People often ask what is the best way to learn Japanese. It is an important question, because learning Japanese is not a quick process whatever method one uses.
One is sinking many, many hours into it, so it is natural to want to be sure that one is using those hours effectively.
This leads some people to spend more time reading up on methods than actually learning the language, or in some cases it leads people to keep changing methods in case the current one isn’t the best way to learn Japanese.
I really understand this. I went through the same kind of doubts and worries early in my Japanese journey, but I discovered something that can eliminate the whole anxiety of not knowing which is the best method.
I am going to explain why the method I chose works so well, but also, and perhaps more importantly, why, whether it is the best or not, it can remove the whole anxiety surrounding the question of the best way to learn Japanese.
In a nutshell, the best way to learn Japanese is to use and enjoy it. Studying only takes you so far, which is why people can study the language for years and pass exams without becoming proficient in practical terms.
How the brain learns language
There are reasons for this. At one time scientists thought that there was a particular part of the brain that handles language. More recently, though, it appears that the language function is distributed over many parts of the brain. This is because language (not a particular language, but the language-function) is hard wired into the brain.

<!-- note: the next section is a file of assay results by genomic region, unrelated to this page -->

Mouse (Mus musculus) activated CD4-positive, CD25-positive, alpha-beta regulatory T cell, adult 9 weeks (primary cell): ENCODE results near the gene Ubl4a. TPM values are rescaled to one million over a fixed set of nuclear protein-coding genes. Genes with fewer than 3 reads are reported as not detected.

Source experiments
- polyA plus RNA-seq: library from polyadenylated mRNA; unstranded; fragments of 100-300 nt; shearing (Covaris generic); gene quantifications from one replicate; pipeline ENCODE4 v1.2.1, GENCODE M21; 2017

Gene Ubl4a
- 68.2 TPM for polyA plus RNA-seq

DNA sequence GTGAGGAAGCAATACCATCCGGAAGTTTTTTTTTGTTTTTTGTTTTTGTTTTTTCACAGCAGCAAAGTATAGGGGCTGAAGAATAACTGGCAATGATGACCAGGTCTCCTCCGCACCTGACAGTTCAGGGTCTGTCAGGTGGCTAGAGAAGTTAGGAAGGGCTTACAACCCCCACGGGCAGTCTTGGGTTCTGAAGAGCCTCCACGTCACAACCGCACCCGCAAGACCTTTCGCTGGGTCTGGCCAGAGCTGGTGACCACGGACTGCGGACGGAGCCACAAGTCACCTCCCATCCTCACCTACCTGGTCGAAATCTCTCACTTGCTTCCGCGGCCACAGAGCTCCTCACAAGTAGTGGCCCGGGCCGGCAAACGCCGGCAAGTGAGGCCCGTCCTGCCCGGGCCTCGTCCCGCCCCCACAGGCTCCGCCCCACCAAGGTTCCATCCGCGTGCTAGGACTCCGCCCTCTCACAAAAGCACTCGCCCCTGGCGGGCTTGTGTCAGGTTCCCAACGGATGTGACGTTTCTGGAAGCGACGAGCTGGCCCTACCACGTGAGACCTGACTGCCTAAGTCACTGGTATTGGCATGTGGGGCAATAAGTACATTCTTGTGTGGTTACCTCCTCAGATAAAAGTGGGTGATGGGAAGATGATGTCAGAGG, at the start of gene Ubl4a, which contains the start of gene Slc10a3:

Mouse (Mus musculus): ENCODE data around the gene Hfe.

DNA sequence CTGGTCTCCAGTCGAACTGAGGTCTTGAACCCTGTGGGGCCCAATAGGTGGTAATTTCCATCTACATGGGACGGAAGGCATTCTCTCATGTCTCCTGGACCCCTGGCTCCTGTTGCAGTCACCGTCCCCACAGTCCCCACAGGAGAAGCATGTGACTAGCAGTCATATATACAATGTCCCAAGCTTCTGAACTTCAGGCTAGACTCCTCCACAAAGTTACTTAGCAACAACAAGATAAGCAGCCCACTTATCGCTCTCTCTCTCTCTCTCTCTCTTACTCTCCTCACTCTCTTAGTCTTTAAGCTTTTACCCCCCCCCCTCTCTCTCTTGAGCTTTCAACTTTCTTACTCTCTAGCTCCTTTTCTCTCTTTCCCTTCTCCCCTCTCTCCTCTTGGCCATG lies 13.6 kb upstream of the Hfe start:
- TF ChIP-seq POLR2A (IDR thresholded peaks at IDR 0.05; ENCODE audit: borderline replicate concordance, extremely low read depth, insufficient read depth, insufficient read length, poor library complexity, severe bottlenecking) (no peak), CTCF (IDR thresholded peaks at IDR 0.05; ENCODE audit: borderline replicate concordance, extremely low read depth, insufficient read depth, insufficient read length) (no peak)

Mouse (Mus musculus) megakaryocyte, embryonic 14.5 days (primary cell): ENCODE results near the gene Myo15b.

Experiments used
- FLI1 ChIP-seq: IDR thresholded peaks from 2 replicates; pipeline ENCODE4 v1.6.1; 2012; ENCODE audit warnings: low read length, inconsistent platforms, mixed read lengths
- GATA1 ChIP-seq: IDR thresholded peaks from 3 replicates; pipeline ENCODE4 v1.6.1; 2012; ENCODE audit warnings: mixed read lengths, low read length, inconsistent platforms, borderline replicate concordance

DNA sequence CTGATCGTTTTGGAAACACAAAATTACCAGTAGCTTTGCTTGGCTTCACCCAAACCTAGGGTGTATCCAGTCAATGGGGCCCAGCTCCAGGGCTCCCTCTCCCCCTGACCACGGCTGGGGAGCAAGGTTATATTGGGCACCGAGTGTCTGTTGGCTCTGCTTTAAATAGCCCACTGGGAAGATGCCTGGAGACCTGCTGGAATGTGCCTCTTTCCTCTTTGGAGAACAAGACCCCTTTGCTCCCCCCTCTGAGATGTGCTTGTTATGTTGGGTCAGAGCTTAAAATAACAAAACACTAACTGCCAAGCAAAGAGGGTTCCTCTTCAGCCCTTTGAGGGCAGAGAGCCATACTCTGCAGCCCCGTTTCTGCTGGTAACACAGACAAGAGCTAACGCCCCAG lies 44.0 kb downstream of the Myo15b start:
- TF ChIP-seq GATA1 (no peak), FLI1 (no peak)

What this means in turn is that words and experience are intimately bound together. To the brain, saying “It’s been a rough day” and touching sandpaper are somewhat similar sensations.
In other words, language and experience are intimately bound together. Which is why learning words from abstract “vocabulary lists” is one of the least efficient ways we can learn. The brain is not forming sensory or emotional connections with the words.
The best way to learn Japanese is to be in Japan, interacting and using the language for everything all the time. That way the brain builds up all the natural associations of words and grammar with things and experiences that make up true knowledge of any language.
Of course, many of us don’t have the option of being in Japan (and if we are there in an English-teaching environment we still may not have the option of true immersion).
In that case the second-best way is the best way to go.
What is the second-best way?
The answer to that should be obvious.